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Crtl and alt have become common place on just about any computer keyboard sold anywhere in the world (I even saw a picture of them on a typewriter...). But what were these sacred modifier keys first used for? What's the difference between them and other keys used as modifiers? How has their used evolved into what it is today?

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Short answer:

Ctrl stands for "Control Key". It was originally used to send control characters to terminals.
Alt stands for "Alternate Key". It's named so because it enables alternate uses for other keys.

Long answer: See Wikipedia:

Control Key

Alt Key

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Ctrl goes way back to the earliest days of computing and was used for entering ASCII control characters on an ASR33 teletype machine (similar to the ones you see in movies in the newsroom that make so much noise). They could run at the blinding speed of 110 baud (or roughly 10 characters/second).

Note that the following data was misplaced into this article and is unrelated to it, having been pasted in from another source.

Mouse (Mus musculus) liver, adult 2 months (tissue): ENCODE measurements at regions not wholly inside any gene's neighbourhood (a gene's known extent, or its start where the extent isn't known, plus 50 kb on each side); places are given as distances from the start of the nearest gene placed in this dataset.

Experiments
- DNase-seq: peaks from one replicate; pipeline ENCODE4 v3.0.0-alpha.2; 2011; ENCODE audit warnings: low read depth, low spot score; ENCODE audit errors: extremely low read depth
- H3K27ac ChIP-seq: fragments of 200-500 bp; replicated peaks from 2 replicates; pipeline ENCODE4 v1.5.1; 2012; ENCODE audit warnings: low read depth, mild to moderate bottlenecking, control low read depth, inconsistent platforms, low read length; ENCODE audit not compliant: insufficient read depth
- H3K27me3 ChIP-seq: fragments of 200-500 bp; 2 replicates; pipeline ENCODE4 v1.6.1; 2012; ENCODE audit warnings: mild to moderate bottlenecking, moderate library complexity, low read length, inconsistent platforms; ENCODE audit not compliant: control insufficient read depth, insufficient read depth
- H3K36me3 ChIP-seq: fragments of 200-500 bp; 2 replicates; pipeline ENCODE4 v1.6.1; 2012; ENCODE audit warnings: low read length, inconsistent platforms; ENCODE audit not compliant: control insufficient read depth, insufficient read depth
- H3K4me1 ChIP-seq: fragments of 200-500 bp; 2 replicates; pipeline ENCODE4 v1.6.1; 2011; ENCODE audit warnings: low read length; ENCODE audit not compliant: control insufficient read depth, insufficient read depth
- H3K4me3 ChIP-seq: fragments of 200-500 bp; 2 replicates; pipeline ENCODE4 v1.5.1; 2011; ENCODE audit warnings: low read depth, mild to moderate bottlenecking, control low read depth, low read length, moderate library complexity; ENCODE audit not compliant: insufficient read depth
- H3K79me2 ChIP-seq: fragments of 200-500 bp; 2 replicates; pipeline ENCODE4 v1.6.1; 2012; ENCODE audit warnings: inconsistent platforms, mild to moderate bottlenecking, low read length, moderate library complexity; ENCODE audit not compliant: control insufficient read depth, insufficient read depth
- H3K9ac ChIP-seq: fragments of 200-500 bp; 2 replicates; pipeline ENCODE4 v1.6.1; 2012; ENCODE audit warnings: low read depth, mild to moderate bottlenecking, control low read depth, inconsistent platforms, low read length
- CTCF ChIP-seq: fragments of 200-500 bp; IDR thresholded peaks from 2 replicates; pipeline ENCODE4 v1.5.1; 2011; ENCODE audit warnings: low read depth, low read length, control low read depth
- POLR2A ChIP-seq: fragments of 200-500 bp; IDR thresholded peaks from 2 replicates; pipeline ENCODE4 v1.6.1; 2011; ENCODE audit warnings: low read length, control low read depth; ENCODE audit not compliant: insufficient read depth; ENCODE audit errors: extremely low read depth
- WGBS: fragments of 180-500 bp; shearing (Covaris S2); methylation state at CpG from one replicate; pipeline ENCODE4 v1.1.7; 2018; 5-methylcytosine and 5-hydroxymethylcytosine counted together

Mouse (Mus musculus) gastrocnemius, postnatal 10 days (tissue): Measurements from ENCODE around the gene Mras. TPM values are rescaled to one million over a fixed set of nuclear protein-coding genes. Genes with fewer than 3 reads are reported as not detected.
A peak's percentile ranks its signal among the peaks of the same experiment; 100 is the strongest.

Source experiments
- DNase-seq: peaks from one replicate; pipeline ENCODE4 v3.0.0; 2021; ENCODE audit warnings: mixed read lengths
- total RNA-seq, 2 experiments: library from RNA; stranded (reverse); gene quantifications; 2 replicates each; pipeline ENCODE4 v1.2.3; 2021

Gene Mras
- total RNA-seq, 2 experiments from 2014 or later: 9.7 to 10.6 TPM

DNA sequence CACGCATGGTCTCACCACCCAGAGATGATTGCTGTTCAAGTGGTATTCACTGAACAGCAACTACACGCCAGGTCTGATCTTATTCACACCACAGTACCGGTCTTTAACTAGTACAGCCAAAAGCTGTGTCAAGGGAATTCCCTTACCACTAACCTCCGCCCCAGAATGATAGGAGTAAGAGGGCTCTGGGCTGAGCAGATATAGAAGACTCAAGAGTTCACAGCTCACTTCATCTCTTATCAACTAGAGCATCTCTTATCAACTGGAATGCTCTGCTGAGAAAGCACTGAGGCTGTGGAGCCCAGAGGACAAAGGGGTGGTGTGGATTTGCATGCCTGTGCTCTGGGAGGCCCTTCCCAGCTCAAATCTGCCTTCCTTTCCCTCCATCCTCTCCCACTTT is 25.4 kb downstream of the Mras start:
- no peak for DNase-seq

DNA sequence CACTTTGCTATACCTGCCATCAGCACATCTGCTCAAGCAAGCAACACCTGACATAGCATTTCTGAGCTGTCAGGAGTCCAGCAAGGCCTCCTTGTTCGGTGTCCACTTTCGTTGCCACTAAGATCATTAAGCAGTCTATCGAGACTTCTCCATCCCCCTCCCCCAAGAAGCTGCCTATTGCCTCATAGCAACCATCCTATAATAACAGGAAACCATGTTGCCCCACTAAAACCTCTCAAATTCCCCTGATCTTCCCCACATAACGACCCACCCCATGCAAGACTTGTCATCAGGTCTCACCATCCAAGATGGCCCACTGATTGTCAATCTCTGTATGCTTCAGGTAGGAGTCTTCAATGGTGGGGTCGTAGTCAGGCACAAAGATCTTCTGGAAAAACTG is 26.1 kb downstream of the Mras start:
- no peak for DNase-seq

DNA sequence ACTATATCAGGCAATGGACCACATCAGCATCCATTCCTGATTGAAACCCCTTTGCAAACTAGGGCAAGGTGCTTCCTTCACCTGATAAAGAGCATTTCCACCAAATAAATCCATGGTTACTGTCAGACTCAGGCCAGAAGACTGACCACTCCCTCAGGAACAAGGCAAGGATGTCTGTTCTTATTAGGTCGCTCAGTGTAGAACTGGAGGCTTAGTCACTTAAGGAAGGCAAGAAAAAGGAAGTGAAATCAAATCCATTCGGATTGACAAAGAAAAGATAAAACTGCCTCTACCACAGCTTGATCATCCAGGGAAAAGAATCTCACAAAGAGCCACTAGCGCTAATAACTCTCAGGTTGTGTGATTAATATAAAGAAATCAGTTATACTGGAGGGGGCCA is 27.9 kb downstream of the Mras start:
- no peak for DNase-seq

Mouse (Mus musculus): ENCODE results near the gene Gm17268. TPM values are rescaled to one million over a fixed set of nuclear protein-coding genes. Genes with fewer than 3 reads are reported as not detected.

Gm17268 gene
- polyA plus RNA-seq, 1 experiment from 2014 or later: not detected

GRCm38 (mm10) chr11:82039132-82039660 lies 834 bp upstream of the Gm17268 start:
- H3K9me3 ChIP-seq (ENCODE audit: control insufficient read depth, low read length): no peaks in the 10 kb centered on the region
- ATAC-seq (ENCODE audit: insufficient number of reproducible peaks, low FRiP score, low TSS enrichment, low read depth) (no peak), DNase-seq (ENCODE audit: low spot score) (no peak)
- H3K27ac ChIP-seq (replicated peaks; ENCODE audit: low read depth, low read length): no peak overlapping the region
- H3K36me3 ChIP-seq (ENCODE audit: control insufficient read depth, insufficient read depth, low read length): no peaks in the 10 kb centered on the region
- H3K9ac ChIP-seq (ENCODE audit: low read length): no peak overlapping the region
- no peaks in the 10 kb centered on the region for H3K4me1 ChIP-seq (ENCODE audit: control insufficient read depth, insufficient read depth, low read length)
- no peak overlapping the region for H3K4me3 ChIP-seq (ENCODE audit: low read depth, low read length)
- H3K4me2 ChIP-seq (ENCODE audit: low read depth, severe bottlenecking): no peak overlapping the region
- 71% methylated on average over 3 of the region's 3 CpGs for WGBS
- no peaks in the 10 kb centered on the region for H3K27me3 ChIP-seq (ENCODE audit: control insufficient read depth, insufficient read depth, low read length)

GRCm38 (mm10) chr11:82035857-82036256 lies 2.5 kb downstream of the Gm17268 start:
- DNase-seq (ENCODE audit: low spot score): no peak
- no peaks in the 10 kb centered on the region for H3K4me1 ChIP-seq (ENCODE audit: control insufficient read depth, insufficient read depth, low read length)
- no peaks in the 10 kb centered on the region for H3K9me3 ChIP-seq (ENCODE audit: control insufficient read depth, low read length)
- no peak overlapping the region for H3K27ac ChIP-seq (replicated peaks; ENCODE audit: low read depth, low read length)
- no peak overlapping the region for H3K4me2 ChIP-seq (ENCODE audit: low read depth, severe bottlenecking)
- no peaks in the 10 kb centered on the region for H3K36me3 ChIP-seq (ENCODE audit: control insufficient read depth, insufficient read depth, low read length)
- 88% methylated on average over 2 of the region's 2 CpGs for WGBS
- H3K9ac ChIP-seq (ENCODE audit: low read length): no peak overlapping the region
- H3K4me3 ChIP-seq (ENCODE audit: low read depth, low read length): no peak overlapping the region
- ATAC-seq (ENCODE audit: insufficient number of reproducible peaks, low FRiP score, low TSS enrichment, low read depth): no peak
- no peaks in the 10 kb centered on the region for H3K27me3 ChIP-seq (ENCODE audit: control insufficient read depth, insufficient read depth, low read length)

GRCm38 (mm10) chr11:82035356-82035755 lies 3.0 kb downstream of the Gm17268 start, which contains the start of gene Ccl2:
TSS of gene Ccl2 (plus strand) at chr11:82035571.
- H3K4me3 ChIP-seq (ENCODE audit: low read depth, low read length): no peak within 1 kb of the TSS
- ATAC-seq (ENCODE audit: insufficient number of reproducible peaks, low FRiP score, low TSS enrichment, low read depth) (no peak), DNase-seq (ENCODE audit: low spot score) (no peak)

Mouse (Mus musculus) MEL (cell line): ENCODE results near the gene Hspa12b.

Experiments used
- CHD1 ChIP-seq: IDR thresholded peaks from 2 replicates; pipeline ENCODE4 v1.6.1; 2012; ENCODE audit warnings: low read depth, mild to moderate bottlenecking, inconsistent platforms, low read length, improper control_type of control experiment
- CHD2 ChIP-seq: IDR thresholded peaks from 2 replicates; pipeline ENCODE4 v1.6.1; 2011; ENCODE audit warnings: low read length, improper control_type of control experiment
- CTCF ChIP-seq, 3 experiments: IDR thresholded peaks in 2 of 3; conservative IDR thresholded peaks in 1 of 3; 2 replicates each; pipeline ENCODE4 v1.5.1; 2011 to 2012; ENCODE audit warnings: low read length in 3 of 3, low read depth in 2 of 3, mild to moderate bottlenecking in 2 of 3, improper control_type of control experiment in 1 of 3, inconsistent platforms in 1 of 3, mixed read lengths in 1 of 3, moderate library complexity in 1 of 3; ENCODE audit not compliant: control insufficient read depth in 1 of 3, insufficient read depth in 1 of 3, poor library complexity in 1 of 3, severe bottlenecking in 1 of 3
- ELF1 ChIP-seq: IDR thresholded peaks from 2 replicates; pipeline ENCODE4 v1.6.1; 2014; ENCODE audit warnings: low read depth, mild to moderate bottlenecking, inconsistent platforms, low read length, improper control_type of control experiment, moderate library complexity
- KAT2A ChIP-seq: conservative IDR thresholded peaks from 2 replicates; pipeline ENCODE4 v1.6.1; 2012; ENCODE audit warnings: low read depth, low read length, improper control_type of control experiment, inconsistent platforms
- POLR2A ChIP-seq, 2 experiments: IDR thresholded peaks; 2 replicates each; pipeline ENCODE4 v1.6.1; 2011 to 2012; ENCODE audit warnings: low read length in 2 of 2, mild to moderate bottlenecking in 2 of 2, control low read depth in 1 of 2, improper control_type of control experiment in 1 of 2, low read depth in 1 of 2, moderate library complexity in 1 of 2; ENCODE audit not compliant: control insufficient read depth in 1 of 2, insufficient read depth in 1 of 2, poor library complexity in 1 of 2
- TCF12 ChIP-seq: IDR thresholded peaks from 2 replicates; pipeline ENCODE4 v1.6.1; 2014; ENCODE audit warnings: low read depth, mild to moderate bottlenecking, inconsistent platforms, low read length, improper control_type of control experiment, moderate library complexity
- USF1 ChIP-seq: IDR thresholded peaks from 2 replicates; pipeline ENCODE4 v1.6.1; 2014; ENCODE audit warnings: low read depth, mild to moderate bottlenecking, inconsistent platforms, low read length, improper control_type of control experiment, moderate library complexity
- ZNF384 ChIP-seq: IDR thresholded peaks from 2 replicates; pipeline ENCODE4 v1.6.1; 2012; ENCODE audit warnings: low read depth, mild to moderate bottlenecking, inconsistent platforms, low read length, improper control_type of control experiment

As far as the Alt key goes, I first saw it on the original IBM PC. It's primary use then was the "three finger salute," or Ctrl+Alt+Delete.

A couple of interesting, and relevant articles with respect to control characters:

Control Character



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Alt and Alt Gr were also used a lot in MS-DOS application shortcuts, before they were all standardised in Windows (by copying the MacOS keyboard shortcuts). I seem to remember Alt Gr being printed in green on AT keyboards, so I always thought it stood for Alt Green. – paradroid Dec 2 '10 at 8:47

The "Control" part comes from "carriage control". The platten (round rubber cylinder that keys bounce on) moves back and forth and up and down on a "carriage" in a typewriter and the teletype mimics a typewriter. However, in a typical teletype the platten only rotates and the print head only moves back and forth. But in those days you got so tired pushing the KSR-33 teletype keys down that any abuse of the English language was long forgotten.

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